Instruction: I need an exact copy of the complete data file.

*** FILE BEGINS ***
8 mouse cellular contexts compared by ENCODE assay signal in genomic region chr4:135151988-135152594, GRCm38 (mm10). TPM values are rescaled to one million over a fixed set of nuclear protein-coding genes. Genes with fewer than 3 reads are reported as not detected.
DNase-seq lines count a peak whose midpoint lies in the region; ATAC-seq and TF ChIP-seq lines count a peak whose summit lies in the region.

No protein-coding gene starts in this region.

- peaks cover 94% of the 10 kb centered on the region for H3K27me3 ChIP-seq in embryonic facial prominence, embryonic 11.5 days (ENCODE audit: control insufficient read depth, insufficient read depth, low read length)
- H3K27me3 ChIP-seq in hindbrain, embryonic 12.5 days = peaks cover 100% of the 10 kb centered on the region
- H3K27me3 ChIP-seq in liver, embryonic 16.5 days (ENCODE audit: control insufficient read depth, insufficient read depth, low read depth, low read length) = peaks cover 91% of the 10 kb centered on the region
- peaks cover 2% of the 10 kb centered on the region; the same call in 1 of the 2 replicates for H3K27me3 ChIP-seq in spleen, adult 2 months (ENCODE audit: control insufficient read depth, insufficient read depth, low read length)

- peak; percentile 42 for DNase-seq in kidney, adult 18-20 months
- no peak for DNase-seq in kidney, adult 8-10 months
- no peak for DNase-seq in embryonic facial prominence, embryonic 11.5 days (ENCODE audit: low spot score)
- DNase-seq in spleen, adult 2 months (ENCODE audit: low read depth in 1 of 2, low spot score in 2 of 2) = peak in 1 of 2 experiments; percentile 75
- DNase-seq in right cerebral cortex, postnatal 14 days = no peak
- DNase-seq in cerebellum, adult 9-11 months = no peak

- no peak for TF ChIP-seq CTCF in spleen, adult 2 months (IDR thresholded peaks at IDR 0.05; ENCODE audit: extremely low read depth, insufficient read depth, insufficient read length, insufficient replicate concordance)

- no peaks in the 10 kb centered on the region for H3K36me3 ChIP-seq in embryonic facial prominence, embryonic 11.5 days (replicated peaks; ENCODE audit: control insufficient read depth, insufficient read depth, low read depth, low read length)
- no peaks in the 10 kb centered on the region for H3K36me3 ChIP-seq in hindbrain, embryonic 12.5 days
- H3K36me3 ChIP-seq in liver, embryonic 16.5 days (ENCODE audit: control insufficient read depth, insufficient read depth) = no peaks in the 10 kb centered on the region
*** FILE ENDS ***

8 mouse cellular contexts compared by ENCODE assay signal in genomic region chr4:135151988-135152594, GRCm38 (mm10). TPM values are rescaled to one million over a fixed set of nuclear protein-coding genes. Genes with fewer than 3 reads are reported as not detected.
DNase-seq lines count a peak whose midpoint lies in the region; ATAC-seq and TF ChIP-seq lines count a peak whose summit lies in the region.

No protein-coding gene starts in this region.

- peaks cover 94% of the 10 kb centered on the region for H3K27me3 ChIP-seq in embryonic facial prominence, embryonic 11.5 days (ENCODE audit: control insufficient read depth, insufficient read depth, low read length)
- H3K27me3 ChIP-seq in hindbrain, embryonic 12.5 days = peaks cover 100% of the 10 kb centered on the region
- H3K27me3 ChIP-seq in liver, embryonic 16.5 days (ENCODE audit: control insufficient read depth, insufficient read depth, low read depth, low read length) = peaks cover 91% of the 10 kb centered on the region
- peaks cover 2% of the 10 kb centered on the region; the same call in 1 of the 2 replicates for H3K27me3 ChIP-seq in spleen, adult 2 months (ENCODE audit: control insufficient read depth, insufficient read depth, low read length)

- peak; percentile 42 for DNase-seq in kidney, adult 18-20 months
- no peak for DNase-seq in kidney, adult 8-10 months
- no peak for DNase-seq in embryonic facial prominence, embryonic 11.5 days (ENCODE audit: low spot score)
- DNase-seq in spleen, adult 2 months (ENCODE audit: low read depth in 1 of 2, low spot score in 2 of 2) = peak in 1 of 2 experiments; percentile 75
- DNase-seq in right cerebral cortex, postnatal 14 days = no peak
- DNase-seq in cerebellum, adult 9-11 months = no peak

- no peak for TF ChIP-seq CTCF in spleen, adult 2 months (IDR thresholded peaks at IDR 0.05; ENCODE audit: extremely low read depth, insufficient read depth, insufficient read length, insufficient replicate concordance)

- no peaks in the 10 kb centered on the region for H3K36me3 ChIP-seq in embryonic facial prominence, embryonic 11.5 days (replicated peaks; ENCODE audit: control insufficient read depth, insufficient read depth, low read depth, low read length)
- no peaks in the 10 kb centered on the region for H3K36me3 ChIP-seq in hindbrain, embryonic 12.5 days
- H3K36me3 ChIP-seq in liver, embryonic 16.5 days (ENCODE audit: control insufficient read depth, insufficient read depth) = no peaks in the 10 kb centered on the region